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The Colts Have Figured Out How to Let Andrew Luck Be Andrew Luck

The favorite to win Comeback Player of the Year cruised on Saturday against the Houston Texans thanks to strong pass protection and quick passes. Now the team heads to Kansas City looking like a legitimate threat in the AFC.

Wild Card Round - Houston Texans v Indianapolis Colts Getty Images

Andrew Luck is the favorite to win Comeback Player of the Year for the 2018 season, but he spent almost all of Saturday’s game playing ahead. After entering halftime with a three-touchdown lead, the Indianapolis Colts held on for a 21-7 win over the Houston Texans, walloping a division rival and looking like a serious threat in the AFC in the process.

Luck finished with 19 completions on 32 attempts for 222 yards, two touchdowns, and one interception while being sacked zero times on Saturday. That protection set the tone for the game, as he picked apart Houston’s pass defense over and over while either chilling worry-free in the pocket or taking rollouts that resembled leisurely strolls. On the first drive of the game, Luck hit a wide-open Eric Ebron with a quick pass on first-and-goal from the 6-yard line for an easy opening score.

The Colts led the rest of the way, and it wasn’t close. After forcing a three-and-out, the Colts got the ball back and drove down the field for a nine-play, 74-yard possession capped by a Marlon Mack rushing touchdown. Before the snap, Ebron motioned across the formation and ran the same route as his touchdown on the previous drive, but this time, Mack took the handoff and ran to the other side of the field.

The Colts took a 14-0 lead with the play, and after trading interceptions and then forcing another Texans three-and-out, the Colts got the ball back midway through the second quarter. Luck threw his second touchdown pass of the day, which, like the first, came with him facing no pressure and finding a wide-open receiver.

Luck was barely bothered throughout the game.

The pass protection is part of a broader effort by the Colts’ front office, which invested in a renewed offensive line highlighted by rookie (and All-Pro) guard Quenton Nelson, and the coaching staff led by head coach Frank Reich, which placed an increased focus on getting the ball out more quickly to receivers running shorter-breaking routes. Together, these factors made Luck the hardest QB to sack in 2018, as he was taken down just 18 times this season and just nine times since Week 5. That continued on Saturday, when J.J. Watt and Co. failed to sack Luck as Indy went into halftime up 21-0 and 6-of-6 on third down.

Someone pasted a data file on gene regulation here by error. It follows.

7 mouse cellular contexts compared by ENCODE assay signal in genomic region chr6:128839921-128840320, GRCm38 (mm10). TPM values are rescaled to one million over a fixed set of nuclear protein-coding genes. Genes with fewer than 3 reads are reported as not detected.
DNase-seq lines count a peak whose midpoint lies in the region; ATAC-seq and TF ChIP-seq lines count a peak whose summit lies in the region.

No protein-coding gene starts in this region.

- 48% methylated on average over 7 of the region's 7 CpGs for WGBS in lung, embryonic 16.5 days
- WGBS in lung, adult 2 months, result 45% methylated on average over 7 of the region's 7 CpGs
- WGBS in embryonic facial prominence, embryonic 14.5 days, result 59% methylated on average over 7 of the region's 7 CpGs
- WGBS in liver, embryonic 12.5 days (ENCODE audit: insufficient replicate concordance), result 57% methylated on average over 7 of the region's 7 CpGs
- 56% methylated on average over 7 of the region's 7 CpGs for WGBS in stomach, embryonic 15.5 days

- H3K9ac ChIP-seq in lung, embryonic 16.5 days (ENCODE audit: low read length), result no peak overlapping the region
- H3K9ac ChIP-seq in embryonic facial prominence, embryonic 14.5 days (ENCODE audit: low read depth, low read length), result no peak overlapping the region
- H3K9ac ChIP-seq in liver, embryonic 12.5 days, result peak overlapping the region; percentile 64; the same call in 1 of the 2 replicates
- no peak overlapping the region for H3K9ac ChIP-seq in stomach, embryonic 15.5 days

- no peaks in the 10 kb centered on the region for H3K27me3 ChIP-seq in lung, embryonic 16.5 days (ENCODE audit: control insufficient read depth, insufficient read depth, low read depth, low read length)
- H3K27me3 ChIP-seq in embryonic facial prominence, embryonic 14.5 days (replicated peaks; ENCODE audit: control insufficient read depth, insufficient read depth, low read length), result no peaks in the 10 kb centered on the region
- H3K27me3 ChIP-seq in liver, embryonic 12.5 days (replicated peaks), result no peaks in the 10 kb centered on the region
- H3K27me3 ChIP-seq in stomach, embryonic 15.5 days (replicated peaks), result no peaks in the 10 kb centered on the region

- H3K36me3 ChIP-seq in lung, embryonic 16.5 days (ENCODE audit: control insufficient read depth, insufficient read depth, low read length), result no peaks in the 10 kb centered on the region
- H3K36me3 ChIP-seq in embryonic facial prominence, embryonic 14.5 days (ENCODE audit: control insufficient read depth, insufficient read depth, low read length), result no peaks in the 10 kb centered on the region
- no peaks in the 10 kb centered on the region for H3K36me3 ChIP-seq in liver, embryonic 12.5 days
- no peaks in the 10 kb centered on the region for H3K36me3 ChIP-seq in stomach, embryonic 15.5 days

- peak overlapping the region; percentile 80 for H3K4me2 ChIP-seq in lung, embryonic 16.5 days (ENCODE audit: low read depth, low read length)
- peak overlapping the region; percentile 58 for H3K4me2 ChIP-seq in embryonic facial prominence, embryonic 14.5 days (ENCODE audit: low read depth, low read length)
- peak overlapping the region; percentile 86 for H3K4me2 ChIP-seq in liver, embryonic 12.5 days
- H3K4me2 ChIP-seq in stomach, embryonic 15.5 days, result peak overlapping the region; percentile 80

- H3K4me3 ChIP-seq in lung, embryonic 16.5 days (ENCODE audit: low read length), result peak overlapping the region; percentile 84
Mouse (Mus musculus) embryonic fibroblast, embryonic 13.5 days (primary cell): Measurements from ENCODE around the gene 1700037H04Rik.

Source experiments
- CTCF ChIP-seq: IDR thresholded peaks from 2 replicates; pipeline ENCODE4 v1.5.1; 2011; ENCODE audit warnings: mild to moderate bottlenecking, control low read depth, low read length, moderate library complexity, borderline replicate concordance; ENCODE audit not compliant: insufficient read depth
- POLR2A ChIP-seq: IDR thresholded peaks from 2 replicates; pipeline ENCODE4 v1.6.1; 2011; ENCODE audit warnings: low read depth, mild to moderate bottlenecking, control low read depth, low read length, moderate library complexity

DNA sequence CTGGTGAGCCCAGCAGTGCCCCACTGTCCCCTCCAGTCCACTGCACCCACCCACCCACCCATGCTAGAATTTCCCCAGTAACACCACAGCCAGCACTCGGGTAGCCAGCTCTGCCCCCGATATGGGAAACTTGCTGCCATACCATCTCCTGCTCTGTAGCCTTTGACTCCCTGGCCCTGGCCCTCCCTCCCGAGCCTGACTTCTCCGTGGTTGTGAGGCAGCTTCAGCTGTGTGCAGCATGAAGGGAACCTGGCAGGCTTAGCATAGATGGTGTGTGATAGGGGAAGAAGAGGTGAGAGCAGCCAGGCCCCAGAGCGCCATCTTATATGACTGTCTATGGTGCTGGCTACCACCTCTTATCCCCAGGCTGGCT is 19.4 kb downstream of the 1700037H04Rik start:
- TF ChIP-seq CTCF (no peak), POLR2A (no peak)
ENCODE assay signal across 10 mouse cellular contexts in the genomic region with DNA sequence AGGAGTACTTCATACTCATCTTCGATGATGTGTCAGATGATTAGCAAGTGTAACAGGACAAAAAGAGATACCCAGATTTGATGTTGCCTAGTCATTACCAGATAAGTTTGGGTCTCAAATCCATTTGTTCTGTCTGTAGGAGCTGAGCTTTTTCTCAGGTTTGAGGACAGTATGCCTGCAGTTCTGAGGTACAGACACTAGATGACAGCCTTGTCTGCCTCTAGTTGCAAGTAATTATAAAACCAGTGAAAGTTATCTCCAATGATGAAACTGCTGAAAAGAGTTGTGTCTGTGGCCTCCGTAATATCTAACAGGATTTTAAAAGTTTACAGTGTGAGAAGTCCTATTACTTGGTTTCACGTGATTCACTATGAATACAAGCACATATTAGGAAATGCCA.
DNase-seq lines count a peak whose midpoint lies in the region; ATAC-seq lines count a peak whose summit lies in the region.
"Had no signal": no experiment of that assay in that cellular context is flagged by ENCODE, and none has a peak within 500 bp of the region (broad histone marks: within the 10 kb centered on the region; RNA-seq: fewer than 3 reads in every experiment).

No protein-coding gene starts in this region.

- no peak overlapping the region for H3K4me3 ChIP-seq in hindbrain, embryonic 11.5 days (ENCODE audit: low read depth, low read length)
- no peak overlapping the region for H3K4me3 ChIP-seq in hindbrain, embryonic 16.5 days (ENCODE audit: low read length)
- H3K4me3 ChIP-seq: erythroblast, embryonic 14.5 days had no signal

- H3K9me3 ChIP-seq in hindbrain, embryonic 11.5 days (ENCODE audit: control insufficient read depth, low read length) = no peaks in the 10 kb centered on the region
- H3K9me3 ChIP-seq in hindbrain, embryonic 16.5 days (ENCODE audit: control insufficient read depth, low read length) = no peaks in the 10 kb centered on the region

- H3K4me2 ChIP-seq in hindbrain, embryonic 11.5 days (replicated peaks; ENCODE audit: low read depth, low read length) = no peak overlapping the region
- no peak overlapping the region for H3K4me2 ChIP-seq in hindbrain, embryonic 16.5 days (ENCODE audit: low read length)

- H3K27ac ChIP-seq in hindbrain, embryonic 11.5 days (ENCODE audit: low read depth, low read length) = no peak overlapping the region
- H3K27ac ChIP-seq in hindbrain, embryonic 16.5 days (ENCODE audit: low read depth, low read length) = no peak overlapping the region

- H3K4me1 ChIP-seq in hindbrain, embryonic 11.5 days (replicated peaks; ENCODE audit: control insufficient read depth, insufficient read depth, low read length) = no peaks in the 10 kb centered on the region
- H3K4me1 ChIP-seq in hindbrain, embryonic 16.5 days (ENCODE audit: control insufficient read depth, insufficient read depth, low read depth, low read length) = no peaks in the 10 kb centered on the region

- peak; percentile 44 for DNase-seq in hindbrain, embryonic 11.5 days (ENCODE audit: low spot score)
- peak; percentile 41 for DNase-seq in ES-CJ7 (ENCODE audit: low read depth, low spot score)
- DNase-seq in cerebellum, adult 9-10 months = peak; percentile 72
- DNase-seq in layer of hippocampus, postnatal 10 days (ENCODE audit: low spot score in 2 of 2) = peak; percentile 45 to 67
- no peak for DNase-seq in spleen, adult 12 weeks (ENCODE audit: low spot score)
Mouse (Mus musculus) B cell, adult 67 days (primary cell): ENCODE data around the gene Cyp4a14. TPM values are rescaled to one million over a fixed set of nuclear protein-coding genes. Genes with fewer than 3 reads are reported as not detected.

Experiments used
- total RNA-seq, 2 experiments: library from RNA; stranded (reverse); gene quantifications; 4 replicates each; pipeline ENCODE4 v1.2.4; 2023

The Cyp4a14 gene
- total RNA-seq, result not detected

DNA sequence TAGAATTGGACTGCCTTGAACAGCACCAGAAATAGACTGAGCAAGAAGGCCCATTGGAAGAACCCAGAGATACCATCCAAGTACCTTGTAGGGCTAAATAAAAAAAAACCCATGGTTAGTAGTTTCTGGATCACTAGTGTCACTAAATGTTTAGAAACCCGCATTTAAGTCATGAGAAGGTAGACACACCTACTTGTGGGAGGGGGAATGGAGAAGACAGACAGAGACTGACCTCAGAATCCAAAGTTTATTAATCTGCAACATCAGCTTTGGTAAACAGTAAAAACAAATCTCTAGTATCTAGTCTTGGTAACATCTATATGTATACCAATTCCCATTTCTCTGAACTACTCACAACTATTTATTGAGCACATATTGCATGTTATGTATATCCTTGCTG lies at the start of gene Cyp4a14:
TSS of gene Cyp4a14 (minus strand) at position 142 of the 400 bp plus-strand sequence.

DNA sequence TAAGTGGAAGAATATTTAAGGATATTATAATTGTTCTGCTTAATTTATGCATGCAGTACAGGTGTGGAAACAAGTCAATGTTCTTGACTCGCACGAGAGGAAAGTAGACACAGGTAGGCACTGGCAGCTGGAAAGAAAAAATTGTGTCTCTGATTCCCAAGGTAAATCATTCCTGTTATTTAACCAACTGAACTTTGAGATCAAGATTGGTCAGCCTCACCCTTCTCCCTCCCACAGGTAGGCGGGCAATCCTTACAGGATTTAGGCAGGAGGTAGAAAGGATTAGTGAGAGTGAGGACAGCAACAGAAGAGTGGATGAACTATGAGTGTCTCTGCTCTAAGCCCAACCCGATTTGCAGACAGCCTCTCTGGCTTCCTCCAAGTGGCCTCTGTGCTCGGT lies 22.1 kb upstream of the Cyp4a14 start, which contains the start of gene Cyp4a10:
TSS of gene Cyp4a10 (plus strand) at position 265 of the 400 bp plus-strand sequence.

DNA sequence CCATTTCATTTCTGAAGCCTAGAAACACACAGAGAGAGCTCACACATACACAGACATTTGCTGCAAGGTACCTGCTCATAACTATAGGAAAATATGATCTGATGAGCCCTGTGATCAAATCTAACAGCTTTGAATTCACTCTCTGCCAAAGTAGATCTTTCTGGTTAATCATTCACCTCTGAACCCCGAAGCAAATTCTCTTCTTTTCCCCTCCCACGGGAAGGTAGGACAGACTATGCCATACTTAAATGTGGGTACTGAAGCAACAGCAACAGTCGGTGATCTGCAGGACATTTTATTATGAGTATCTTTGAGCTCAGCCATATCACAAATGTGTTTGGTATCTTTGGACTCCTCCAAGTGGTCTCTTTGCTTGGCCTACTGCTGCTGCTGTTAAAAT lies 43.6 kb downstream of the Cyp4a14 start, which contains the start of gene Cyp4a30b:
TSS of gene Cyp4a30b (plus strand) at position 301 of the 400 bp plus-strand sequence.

The Texans also learned an important life lesson: Don’t mess with clowns. After cornerback Johnathan Joseph called Colts wide receiver T.Y. Hilton a “clown” because Hilton pointed out (extremely accurately) that he has been astounding when playing against Houston (he averages more than 100 yards in these matchups), Hilton showed up to the game in a clown mask. You know. Like a serial killer.

Hilton, despite fighting a nagging ankle injury, finished with a team-leading five catches and 85 yards while looking plenty healthy.

Indy’s defense, led by rookie (and also All-Pro) linebacker Darius Leonard, was exemplary. The defense held the Texans to just 4.7 yards per play and 5-of-18 on third and fourth downs combined, as the Colts handed Watson his first double-digit loss since 2013, when he played against Buford High School. The Colts defense needed to step up despite the team’s stellar first half after the offense slowed in the final two quarters, but the team still held Houston to just seven points, and the lone touchdown could’ve been called a touchback and Indianapolis ball if former head of league officiating Dean Blandino were still in charge.

“I know we can play even better,” Colts owner Jim Irsay said in the locker room after the game. “I know it.”

Now the Colts will head to Kansas City for the divisional round to take on the no. 1 seed Chiefs. The last time the Colts faced the Chiefs in the playoffs, Luck led the second-largest comeback in playoff history by turning a 28-point deficit into a 45-44 victory. That January 2014 game still stands as the worst of all of Andy Reid’s myriad playoff collapses, and now Kansas City faces a Colts squad that has won 10 of its past 11 games since starting 1-5. The Chiefs have a stronger pass rush than Houston, as Dee Ford and Chris Jones combined for 28.5 sacks. But if the Chiefs can’t get pressure on Luck, the likely Comeback Player of the Year might put the pressure on Kansas City.